Asian Children’s Writers & Illustrators Conference (ACWIC), 26 & 27 May 2011

Conference Director: R Ramachandran, Singapore

Conference Consultant: Pooja Makhijani, US/Singapore

Do you write stories or publish content for young readers? Or are you a writer/illustrator of children’s books? Whatever your publishing goals, objectives as a writer or teacher of children, the Asian Children’s Writers and Illustrators Conference (ACWIC) 2011 is the place to be, to network and do business with publishing professionals, from first-time authors to seasoned editors. Book your place now!

For: Writers, illustrators, preschool and primary school teachers, publishers, librarians, literary agents, distributors and retailers, translators, and other professionals related to children’s content.

27 May 2011

Alchemy of Writing

10.45am – 11.45am / Play Den

Turning Life Experiences Into Fiction by Dianne Wolfer, Australia

During this practical session, award-winning YA and children’s author Dianne Wolfer will suggest ways that emerging writers can draw on personal experience, family history and daily events to create fiction and non-fiction for a cross-section of markets. Dianne will share tips for developing ideas, characters and settings. She will also discuss various ways to market and share your completed stories.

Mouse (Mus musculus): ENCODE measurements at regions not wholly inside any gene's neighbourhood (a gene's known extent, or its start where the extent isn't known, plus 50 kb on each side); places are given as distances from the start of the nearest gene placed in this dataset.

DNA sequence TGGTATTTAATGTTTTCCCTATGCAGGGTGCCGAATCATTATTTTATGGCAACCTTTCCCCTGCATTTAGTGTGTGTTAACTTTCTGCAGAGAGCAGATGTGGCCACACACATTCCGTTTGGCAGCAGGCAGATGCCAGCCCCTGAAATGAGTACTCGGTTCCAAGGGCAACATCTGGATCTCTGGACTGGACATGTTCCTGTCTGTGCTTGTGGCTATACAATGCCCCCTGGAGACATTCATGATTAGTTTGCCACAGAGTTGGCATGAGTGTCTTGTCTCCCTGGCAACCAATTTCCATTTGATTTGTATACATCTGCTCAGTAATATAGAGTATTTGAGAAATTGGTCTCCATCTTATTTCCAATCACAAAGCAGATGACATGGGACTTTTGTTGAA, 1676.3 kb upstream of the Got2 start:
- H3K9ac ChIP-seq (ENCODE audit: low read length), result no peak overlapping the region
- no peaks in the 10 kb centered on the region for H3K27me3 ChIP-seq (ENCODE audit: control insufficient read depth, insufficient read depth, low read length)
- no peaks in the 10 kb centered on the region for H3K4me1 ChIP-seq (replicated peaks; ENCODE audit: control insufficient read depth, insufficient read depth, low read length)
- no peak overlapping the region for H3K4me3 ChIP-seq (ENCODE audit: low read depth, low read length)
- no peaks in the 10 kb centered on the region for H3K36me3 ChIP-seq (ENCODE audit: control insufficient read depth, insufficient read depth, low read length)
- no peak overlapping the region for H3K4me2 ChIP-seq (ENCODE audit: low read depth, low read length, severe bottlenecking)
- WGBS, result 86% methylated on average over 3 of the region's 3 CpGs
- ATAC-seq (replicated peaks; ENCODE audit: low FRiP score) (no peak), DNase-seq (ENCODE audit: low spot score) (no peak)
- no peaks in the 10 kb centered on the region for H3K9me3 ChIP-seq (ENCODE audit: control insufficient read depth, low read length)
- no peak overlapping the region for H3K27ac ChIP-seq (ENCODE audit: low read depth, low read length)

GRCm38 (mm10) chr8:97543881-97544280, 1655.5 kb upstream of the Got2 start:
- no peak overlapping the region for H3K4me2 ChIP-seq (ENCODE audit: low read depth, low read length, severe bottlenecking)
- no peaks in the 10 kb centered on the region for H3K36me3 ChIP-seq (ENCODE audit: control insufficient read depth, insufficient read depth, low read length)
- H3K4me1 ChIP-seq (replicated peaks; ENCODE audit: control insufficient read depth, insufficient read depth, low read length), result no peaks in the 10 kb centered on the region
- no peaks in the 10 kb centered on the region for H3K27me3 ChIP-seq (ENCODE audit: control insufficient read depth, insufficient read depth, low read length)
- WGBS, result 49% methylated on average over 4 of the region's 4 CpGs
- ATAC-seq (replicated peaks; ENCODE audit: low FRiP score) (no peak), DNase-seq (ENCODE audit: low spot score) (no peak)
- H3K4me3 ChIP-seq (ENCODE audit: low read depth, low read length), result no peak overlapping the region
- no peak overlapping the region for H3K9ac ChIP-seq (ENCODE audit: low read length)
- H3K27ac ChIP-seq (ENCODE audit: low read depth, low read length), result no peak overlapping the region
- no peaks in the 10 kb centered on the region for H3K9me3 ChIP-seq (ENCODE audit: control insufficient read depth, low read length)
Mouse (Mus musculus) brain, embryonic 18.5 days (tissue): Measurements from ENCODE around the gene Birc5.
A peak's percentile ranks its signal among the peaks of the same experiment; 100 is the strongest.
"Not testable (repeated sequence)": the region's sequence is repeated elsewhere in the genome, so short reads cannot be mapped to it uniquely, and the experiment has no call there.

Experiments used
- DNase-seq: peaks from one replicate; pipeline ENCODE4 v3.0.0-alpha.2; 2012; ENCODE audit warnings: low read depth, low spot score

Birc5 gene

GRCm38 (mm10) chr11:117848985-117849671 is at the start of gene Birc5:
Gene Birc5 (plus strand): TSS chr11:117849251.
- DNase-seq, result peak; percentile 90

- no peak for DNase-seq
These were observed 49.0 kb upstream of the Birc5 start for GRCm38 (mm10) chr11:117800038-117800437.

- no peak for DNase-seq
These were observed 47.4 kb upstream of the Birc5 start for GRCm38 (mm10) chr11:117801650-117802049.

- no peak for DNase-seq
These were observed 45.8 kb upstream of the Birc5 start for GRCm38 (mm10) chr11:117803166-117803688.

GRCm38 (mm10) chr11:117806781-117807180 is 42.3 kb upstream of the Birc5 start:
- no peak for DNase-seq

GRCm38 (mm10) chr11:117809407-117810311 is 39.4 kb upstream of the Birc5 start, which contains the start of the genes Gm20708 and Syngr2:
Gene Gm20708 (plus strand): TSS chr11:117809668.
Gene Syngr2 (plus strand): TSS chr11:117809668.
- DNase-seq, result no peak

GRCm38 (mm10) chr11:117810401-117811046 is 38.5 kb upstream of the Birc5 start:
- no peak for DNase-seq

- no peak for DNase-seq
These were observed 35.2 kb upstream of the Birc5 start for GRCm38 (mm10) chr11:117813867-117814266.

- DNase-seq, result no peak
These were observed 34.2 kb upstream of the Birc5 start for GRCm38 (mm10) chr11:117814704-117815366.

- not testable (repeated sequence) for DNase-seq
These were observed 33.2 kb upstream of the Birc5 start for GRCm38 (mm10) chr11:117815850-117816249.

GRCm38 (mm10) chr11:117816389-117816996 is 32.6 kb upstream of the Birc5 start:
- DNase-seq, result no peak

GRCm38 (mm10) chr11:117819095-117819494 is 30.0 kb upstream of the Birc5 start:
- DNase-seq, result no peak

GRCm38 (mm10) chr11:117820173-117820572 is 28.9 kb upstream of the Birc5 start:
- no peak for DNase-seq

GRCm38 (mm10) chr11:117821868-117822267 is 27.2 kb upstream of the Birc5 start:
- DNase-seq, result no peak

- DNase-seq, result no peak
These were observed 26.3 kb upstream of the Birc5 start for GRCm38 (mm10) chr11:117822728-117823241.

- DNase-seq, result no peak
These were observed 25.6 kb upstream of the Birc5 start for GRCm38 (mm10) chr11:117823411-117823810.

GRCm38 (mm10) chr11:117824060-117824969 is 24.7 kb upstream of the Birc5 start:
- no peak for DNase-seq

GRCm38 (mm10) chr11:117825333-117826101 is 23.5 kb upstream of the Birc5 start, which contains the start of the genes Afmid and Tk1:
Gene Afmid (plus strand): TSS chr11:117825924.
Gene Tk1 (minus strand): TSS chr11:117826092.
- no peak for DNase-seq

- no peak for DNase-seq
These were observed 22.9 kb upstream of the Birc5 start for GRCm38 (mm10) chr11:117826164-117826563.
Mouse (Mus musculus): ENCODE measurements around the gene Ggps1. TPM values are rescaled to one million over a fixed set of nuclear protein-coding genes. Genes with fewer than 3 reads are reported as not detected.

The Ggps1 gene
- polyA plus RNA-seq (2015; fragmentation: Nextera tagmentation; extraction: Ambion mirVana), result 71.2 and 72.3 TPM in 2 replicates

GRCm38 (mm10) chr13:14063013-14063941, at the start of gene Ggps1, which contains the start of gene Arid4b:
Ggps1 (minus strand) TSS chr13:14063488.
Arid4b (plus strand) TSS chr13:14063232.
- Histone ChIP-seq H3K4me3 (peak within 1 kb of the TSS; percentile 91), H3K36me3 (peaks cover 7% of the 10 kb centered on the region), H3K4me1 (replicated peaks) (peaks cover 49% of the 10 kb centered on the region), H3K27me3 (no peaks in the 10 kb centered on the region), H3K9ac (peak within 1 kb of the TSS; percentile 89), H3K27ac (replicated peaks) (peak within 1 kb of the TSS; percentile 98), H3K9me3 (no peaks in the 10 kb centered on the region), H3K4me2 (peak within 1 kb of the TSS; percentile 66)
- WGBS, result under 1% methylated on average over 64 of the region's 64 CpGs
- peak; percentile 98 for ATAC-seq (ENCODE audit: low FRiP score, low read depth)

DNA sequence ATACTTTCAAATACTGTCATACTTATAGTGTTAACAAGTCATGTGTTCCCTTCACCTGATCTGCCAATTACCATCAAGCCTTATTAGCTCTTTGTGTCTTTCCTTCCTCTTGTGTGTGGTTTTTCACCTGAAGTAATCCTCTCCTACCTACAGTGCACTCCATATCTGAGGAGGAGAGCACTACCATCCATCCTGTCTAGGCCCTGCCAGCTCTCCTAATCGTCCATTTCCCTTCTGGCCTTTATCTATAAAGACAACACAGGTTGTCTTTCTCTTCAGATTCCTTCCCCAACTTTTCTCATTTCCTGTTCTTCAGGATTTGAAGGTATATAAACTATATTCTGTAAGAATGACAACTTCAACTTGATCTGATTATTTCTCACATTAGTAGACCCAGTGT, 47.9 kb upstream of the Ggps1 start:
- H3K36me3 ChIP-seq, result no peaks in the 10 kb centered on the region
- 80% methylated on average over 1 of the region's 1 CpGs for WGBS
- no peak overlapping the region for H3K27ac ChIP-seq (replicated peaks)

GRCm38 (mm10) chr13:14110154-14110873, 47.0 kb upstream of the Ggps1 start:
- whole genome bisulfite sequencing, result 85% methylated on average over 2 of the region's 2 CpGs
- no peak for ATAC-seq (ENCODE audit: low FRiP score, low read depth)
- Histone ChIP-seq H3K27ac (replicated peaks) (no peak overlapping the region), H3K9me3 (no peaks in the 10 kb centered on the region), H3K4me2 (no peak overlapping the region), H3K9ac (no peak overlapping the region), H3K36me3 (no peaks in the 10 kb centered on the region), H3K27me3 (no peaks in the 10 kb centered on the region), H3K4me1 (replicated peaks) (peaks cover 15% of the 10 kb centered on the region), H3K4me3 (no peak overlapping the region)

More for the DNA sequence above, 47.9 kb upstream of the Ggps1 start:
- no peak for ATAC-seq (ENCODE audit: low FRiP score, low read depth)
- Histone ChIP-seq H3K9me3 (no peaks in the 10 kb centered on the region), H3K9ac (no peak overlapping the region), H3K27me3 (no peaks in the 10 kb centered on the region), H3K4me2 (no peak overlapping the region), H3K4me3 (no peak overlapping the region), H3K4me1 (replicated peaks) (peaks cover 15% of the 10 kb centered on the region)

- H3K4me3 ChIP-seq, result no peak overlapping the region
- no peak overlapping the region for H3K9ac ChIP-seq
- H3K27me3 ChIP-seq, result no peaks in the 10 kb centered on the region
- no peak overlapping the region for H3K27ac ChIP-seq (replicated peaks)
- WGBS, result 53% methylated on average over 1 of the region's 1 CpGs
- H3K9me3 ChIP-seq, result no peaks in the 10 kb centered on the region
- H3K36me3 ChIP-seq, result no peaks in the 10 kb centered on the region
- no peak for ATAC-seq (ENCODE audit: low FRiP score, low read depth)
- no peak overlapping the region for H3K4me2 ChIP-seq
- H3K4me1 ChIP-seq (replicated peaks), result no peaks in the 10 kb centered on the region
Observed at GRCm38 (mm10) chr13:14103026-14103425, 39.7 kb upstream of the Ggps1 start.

2.30pm – 5.30pm / Living Room

Writing Chapter Books For Boys by Stephen Mooser, US

It is a common belief that boys don’t like to read. Perhaps the real problem is that there are not enough good books out there that interest boys. In this workshop, Stephen Mooser, author of more than 60 books for children, most of them chapter books aimed at boys, will lead the class through a series of exercises designed to develop characters and plots that will entice kids, especially boys, to pick up your book, and then to keep turning the pages.

Illustrators’ Palette

9.30am – 12.30pm / Living Room

Creating Your Own Storyboard by Choi YangSook, Korea/US

Children respond better to images than words, whether it’s in picture books or graphic novels. How do artists strengthen the art of visual storytelling to lead and engage our young readers effectively? We will look at various book illustrations and focus on pagination, sequence, composition, and atmosphere. There will be a silent visual storytelling game for everyone to participate in, followed by an exercise of creating your own storyboard. Please bring your own sketch pad and drawing tools.

10.45am – 11.45am / Screening Room